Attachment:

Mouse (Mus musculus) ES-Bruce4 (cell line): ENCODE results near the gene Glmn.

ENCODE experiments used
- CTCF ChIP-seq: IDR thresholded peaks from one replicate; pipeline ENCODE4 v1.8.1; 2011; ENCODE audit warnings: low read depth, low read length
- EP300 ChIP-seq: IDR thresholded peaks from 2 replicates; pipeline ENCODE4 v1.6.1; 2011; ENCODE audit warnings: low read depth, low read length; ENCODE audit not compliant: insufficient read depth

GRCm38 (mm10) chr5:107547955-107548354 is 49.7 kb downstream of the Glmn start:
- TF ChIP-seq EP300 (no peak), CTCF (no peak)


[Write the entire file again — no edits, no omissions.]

Mouse (Mus musculus) ES-Bruce4 (cell line): ENCODE results near the gene Glmn.

ENCODE experiments used
- CTCF ChIP-seq: IDR thresholded peaks from one replicate; pipeline ENCODE4 v1.8.1; 2011; ENCODE audit warnings: low read depth, low read length
- EP300 ChIP-seq: IDR thresholded peaks from 2 replicates; pipeline ENCODE4 v1.6.1; 2011; ENCODE audit warnings: low read depth, low read length; ENCODE audit not compliant: insufficient read depth

GRCm38 (mm10) chr5:107547955-107548354 is 49.7 kb downstream of the Glmn start:
- TF ChIP-seq EP300 (no peak), CTCF (no peak)